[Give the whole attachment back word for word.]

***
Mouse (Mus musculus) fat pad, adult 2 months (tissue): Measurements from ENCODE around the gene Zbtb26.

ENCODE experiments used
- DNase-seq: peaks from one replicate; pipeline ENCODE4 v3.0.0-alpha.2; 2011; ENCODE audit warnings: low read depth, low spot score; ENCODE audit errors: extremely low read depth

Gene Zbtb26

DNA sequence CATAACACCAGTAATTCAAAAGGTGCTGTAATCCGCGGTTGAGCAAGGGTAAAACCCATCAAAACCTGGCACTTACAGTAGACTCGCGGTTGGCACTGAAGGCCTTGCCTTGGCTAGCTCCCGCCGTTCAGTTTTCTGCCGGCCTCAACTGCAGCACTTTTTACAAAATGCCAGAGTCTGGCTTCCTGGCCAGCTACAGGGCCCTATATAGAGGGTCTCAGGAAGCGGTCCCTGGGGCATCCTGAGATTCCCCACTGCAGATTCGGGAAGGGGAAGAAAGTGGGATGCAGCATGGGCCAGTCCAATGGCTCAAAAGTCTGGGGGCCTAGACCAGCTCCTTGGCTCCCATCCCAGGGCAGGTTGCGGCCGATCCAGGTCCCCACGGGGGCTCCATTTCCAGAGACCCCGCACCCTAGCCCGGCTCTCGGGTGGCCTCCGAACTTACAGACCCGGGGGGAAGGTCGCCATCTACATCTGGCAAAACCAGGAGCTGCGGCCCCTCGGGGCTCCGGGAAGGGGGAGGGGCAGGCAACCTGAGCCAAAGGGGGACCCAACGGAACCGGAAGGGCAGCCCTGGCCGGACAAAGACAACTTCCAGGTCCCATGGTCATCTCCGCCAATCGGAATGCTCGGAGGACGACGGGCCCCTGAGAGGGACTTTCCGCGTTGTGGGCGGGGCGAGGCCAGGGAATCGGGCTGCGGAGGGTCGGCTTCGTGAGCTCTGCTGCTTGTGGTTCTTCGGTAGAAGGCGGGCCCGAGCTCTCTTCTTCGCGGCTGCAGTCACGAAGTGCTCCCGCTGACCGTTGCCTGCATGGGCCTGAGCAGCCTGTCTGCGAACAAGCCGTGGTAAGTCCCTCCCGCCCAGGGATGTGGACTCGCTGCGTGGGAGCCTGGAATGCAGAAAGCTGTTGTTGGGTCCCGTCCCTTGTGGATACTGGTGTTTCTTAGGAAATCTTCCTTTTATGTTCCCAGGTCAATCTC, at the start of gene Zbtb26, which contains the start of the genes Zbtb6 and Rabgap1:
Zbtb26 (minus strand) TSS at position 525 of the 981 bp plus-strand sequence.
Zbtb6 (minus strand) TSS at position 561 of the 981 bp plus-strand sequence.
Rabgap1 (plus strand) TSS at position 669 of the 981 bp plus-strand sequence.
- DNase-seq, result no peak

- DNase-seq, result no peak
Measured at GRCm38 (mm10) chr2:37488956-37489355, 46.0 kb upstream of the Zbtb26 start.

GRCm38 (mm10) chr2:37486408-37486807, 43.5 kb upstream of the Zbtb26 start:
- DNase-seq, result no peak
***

Mouse (Mus musculus) fat pad, adult 2 months (tissue): Measurements from ENCODE around the gene Zbtb26.

ENCODE experiments used
- DNase-seq: peaks from one replicate; pipeline ENCODE4 v3.0.0-alpha.2; 2011; ENCODE audit warnings: low read depth, low spot score; ENCODE audit errors: extremely low read depth

Gene Zbtb26

DNA sequence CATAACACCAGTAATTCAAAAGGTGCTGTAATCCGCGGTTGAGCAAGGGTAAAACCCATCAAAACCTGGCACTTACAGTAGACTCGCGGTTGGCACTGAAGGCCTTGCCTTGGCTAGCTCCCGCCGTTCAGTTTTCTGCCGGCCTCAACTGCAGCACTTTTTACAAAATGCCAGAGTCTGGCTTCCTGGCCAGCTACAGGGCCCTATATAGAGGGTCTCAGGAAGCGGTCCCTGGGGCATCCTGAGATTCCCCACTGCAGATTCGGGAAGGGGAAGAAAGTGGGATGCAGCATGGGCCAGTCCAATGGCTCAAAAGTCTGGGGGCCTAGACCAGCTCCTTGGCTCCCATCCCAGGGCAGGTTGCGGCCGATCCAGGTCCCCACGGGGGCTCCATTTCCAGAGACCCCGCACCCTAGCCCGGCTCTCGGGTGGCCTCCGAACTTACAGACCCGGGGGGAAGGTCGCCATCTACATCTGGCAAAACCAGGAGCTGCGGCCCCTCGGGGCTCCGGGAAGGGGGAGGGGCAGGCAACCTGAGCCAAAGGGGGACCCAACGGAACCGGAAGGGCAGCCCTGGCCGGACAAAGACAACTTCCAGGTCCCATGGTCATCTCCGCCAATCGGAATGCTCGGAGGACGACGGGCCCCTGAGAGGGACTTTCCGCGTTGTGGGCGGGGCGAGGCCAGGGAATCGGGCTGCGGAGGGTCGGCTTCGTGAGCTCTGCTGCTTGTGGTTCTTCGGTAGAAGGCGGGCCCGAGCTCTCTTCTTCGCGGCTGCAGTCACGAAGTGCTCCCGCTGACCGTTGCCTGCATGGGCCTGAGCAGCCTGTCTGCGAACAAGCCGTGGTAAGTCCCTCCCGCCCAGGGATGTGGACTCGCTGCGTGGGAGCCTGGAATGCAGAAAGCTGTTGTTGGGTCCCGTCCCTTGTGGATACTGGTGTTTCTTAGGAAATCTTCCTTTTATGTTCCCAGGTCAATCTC, at the start of gene Zbtb26, which contains the start of the genes Zbtb6 and Rabgap1:
Zbtb26 (minus strand) TSS at position 525 of the 981 bp plus-strand sequence.
Zbtb6 (minus strand) TSS at position 561 of the 981 bp plus-strand sequence.
Rabgap1 (plus strand) TSS at position 669 of the 981 bp plus-strand sequence.
- DNase-seq, result no peak

- DNase-seq, result no peak
Measured at GRCm38 (mm10) chr2:37488956-37489355, 46.0 kb upstream of the Zbtb26 start.

GRCm38 (mm10) chr2:37486408-37486807, 43.5 kb upstream of the Zbtb26 start:
- DNase-seq, result no peak